The fall and rise of Rushford


Rushford Mayor Les Ladewig speaks twice daily to
residents of the Minnesota town affected by the flood.
(Photo by Lynn Farrell/American Red Cross)


 By: Glenda Plunkett
American Red Cross

Rochester, MN, September 1, 2007; “Never Ever Give Up” is the battle cry for Rushford, MN severely affected by the flood. As a matter of fact they have printed signs that are in each storefront window to help boost morale. No one sings that more optimistically than Mayor Les Ladewig.

The nightmare for Rushford started in the early morning hours of August 19th when torrential rains combined with a dyke failure forced residents to flee their homes. Residents gathered at the Rushford High School and at the Good Shepard’s Nursing Home as flood waters rose. For much of that night Rushford Firemen rescued residents with boats as they battled more than twelve feet of flood water. “Not one life was lost thanks to their heroism, because of them we aren’t attending twenty funerals this week,” boasted the mayor.

The town was divided in half by a roaring river so two shelters, the Rushford High School and the Good Shepard Nursing Home, were initially established. As 4 more inches of rain were forecasted for the following day, the school fell threat to flooding. The nursing home held more than a hundred people in its activity area. This was impacting their normal activity. The mayor knew something needed to be done.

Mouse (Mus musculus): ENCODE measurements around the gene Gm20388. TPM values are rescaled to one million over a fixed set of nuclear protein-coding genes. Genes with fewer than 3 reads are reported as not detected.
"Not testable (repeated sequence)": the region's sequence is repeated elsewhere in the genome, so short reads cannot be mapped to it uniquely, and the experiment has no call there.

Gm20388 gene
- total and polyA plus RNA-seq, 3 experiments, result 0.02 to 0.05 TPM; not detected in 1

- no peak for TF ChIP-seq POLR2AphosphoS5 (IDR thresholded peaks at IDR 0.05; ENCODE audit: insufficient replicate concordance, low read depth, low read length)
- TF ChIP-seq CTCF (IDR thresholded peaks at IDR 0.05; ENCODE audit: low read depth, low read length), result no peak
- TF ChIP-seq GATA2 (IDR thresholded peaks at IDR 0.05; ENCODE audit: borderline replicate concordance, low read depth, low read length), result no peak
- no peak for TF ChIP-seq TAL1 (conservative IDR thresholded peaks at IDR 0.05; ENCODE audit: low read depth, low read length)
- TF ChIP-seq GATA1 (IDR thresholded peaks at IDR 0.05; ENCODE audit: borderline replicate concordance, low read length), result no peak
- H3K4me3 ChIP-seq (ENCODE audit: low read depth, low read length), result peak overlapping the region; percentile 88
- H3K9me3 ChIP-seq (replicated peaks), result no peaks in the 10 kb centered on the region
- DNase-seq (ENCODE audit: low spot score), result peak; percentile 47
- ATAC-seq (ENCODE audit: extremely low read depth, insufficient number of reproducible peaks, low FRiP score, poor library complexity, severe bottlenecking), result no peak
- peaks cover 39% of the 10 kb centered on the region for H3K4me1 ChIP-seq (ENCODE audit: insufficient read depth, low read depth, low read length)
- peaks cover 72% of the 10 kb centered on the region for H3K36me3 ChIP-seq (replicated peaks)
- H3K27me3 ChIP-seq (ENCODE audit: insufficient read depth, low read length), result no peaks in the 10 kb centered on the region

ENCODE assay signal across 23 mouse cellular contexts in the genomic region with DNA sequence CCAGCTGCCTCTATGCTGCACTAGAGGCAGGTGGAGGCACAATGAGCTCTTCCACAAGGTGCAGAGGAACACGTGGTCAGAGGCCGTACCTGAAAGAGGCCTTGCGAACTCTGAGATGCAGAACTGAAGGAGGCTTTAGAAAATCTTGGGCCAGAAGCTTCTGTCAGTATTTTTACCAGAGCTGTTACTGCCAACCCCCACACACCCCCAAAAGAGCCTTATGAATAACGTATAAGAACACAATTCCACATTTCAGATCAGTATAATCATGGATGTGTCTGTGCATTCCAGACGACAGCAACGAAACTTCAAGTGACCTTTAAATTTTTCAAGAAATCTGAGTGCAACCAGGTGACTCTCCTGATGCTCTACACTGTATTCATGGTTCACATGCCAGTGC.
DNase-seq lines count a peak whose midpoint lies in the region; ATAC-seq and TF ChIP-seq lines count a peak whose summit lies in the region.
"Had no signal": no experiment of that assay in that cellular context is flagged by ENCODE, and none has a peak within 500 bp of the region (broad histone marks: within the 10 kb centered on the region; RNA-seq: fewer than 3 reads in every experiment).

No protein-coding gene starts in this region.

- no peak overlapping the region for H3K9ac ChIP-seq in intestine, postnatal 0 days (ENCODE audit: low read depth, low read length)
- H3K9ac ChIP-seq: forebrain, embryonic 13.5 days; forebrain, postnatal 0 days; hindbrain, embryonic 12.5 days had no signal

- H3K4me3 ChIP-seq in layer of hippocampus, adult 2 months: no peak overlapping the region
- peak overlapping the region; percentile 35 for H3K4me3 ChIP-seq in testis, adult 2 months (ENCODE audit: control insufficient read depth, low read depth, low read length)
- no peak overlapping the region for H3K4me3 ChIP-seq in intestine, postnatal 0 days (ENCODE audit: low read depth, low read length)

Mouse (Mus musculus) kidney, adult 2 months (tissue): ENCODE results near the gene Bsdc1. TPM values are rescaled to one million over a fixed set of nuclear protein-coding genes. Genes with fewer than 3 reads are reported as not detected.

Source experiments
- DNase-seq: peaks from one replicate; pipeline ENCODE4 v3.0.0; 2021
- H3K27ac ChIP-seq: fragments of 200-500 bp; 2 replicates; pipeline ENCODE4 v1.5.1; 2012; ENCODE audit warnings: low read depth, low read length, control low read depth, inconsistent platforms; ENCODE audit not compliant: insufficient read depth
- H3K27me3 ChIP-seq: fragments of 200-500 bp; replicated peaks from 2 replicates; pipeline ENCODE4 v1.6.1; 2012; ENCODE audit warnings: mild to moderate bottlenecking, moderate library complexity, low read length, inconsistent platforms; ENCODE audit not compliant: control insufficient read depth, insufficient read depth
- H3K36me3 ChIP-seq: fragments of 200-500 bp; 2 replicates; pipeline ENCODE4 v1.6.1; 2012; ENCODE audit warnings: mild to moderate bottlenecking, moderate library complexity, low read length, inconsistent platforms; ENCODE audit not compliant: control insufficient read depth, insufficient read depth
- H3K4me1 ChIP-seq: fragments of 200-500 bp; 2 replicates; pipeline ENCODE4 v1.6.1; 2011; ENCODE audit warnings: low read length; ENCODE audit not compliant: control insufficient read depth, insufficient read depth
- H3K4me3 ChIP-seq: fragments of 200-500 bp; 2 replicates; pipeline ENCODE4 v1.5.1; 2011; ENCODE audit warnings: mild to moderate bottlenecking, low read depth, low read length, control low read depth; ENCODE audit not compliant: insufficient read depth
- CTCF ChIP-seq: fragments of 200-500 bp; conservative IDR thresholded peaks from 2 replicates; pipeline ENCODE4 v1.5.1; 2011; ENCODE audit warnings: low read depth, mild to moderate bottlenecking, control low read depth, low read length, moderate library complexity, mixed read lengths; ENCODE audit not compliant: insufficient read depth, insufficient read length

“Red Cross was here at first light. They graciously agreed to help and magic started to happen.  Red Cross brought with them over 300 cots to set up a shelter. Rodney Allen owner of RiverSide Electronics, and his General Manager, Gregg Reich, offered their newly acquisitioned TRW building to use in anyway we needed,” replied the mayor. At that point the TRW building became more than a shelter; it became the town community center where relief could be found. It was a grace from God type of thing that it was even available,” continued Ladewig. “You know now that I look back on it, TRW left town a year ago and we thought their departure was a real blow for our town. But if they had not, we would not have had that building open to do all the good it did.”

Meetings were held twice daily, 10 a.m. and 4 p.m., at the TRW building and relief came to the town of Rushford in many ways…Red Cross, Salvation Army, FEMA, Small Business Administration, Americorp, Children’s Disaster Services to name a few. Each tidbit of information was relayed to the community by the mayor who always kept the community’s best interest at heart.

“It was a privilege to serve these folks. Someone asked me if I followed the Emergency Operations Plan and I said, ‘You bet for the first 15 minutes’ and then we had to re-tailor the plan.” Ladewig humbly continued, “But we couldn’t have done any of this without the Red Cross. There aren’t enough good things to say about the Red Cross. There haven’t been enough kind words printed in the dictionary to describe it. I hung around the client assistance tables and asked people how they were treated as they walked away from their sessions. Not one person has been disgruntled or upset. The Red Cross didn’t just make an impact here. They made a statement! I can’t express how grateful I am to have their services available.”

 Thinking back on a town split by a river and then reunited by resilience the Mayor smiled and said, “Without a doubt Rushford will be back. We intend to have a town-wide picnic next year to celebrate our rebirth and we will all be wearing t-shirts that say ‘What flood?’”


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